BBC Young Musician of the Year 2014, BBC Four | reviews, news & interviews
BBC Young Musician of the Year 2014, BBC Four
BBC Young Musician of the Year 2014, BBC Four
Musical talent comes up against elements of television personality show
No quibble about the result. Pianist Martin James Bartlett deservedly became BBC Young Musician of the Year 2014 at Usher Hall in Edinburgh last night. The 17-year-old, a student at the specialist Purcell School in Hertfordshire, and at the Junior Department of the Royal College of Music took the title with a very strong performance of Rachmaninov's Rhapsody on a Theme of Paganini. He was watchful, alert to every nuance, playing idiomatically, and with a very convincing sense of the shape of the piece right through to the final pay-off. He also established a lively partnership with the excellent BBC Scottish Symphony Orchestra, and with the Ukrainian-born conductor Kirill Karabits.
Bartlett had advantages: he'd been in the competition before. He was older than the other two finalists. He also had a far stronger work to play. The Rachmaninov is certainly the only one of the three with a remotely singable theme; the other two finalists must have wished they could have had pieces of similar communicative power.
Percussionist Elliot Gaston Ross from Lancashire, 15, a student at the Junior Department of the Royal Northern College in Manchester, opened the final with African Sunrise/Manhattan Rave by Dave Heath, written for Evelyn Glennie in 1995. The backstory footage shown before he took the stage showed him on an outing to source dustbins and a wheelbarrow from B&Q. The whole enterprise was fine as a vehicle for Ross to show he is a natural entertainer, but sub-Copland orchestral sunrises only go so far to hold the listener's and viewer's attention.
It's a work of fey pastoral Englishness in the lineage of Ralph Vaughan Williams
The other finalist, recorder player Sophie Westbrooke, was playing a new arrangement for small orchestra of the 1957 Suite for Recorder and Strings by Gordon Jacob. It's a work of fey pastoral Englishness in the lineage of Ralph Vaughan Williams. The performance was not without its flaws, the tricky tuning of the sopranino recorder in the final tarantella cruelly exposed. But Westbrooke has the capacity to win over an audience with charm and musicality, and her semi-final performance had been one of the most convincing performances of the competition. This is also the second time in succession that one of the berths in the final has gone to a recorder player, showing the impact a particularly inspiring teacher can make: Westbrooke this year and Charlotte Barbour-Condini from the final of the 2012 competition are pupils of Barbara Law at the Royal Academy of Music Junior Department.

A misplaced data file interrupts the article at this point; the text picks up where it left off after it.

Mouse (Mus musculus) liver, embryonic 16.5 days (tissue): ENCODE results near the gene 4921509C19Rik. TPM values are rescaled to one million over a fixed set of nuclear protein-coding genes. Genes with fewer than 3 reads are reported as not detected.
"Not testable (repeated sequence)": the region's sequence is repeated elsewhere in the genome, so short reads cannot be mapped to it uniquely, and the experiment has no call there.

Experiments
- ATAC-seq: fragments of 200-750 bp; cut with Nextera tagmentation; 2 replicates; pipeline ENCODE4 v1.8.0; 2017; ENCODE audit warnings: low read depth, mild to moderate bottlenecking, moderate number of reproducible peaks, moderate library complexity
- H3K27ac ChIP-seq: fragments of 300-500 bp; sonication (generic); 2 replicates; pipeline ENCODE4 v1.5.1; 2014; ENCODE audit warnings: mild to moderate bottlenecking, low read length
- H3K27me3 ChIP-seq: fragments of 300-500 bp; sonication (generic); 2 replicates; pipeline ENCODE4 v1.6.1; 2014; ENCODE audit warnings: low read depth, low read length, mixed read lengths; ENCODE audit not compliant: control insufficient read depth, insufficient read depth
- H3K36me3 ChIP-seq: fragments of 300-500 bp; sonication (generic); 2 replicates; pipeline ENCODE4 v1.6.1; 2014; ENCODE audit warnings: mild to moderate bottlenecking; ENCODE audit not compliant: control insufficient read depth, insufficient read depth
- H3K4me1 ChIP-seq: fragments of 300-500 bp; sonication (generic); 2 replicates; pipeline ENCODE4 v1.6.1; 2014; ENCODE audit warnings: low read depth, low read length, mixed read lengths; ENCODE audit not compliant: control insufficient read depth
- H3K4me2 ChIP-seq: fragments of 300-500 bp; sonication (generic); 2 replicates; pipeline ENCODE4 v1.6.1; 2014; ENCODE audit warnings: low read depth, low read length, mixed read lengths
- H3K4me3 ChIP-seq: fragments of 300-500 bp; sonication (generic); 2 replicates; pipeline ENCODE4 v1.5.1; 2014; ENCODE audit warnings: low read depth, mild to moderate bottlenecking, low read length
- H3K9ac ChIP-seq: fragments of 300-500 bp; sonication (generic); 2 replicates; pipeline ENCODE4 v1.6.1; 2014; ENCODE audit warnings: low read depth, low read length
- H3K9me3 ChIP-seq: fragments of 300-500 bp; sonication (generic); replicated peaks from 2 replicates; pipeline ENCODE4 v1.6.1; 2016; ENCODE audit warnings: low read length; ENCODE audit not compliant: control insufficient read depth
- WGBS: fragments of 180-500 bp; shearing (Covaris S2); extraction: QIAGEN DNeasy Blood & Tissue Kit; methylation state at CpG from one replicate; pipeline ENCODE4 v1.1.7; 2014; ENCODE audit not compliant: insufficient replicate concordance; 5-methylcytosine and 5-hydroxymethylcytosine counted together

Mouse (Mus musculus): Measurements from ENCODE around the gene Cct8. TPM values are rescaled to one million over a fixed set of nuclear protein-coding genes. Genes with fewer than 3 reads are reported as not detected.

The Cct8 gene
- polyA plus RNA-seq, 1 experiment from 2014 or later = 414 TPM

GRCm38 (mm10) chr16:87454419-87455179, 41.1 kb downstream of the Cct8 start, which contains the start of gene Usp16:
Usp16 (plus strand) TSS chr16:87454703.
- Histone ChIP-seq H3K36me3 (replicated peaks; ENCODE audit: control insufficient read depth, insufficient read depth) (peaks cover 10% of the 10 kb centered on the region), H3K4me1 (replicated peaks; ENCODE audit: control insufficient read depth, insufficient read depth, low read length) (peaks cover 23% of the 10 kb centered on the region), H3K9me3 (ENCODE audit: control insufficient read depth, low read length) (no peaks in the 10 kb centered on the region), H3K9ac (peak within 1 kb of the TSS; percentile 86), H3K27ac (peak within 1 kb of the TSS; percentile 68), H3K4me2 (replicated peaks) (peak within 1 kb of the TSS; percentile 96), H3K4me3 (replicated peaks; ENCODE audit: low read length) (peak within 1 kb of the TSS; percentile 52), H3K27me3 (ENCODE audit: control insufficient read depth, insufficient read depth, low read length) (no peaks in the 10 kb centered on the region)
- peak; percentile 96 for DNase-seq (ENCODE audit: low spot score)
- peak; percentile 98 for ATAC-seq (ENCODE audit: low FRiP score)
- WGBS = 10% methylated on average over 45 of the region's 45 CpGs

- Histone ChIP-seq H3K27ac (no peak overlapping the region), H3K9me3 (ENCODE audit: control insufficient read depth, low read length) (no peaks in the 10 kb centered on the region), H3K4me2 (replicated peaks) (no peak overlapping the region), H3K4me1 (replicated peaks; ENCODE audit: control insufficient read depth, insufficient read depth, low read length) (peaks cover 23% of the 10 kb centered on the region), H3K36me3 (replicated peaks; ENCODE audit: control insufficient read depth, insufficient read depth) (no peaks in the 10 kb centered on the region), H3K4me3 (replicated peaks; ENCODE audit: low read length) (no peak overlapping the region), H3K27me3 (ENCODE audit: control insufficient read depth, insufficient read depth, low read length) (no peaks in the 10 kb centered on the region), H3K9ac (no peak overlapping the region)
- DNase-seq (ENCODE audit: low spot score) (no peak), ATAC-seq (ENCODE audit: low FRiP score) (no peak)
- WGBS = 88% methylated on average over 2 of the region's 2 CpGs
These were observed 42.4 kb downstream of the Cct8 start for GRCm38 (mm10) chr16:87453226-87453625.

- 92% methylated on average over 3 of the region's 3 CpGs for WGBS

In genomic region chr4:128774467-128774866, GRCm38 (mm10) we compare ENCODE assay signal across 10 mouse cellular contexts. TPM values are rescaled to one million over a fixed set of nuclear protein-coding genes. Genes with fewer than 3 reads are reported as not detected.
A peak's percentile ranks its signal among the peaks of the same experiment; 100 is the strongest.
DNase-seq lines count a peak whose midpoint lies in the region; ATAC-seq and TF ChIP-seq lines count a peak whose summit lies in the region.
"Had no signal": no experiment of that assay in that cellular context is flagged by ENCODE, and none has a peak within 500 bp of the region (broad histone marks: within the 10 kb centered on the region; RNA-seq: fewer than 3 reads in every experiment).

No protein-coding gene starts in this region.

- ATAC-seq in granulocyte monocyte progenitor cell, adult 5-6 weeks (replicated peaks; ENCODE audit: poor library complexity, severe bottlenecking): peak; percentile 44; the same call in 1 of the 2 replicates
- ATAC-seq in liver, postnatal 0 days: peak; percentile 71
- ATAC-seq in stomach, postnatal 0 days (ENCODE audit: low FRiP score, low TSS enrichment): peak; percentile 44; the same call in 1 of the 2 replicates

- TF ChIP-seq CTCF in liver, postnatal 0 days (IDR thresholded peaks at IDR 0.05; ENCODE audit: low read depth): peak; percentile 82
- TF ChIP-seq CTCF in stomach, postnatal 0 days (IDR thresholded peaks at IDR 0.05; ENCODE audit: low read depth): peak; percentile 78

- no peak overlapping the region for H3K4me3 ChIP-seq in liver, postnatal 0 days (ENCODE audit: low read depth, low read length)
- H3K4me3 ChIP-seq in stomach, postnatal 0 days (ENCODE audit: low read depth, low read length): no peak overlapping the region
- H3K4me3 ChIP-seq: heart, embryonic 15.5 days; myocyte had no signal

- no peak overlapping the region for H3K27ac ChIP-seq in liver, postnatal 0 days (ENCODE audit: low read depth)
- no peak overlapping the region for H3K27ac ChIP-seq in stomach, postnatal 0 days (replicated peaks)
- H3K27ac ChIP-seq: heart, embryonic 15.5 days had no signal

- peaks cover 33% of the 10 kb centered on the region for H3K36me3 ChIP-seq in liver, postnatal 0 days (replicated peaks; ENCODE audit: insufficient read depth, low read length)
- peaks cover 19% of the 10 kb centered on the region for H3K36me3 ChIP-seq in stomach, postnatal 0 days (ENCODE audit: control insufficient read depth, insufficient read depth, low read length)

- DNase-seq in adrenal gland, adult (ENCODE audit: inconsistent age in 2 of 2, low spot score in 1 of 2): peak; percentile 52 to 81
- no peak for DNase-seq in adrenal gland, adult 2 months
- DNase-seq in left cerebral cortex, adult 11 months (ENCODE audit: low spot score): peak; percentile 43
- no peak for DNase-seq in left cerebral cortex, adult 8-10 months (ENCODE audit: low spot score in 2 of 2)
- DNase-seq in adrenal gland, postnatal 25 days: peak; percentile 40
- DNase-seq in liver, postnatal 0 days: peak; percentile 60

The competition is a major undertaking, the three finalists last night being whittled down from an original field of over 450 applicants. The competition organizers do, rightly, ensure that a couple of names that have fallen by the wayside during the competition are given recognition via Walter Todds Bursaries. These were awarded to the young saxophonist Jess Gillam and pianist Isata Kanneh-Mason, the latter contestant a member of a remarkable family of seven musical siblings who all head down from Nottingham once a week to attend the Royal Academy of Music Junior Department in London. I was also impressed in the preliminary rounds by Russian-born violinist Elizaveta Tyun.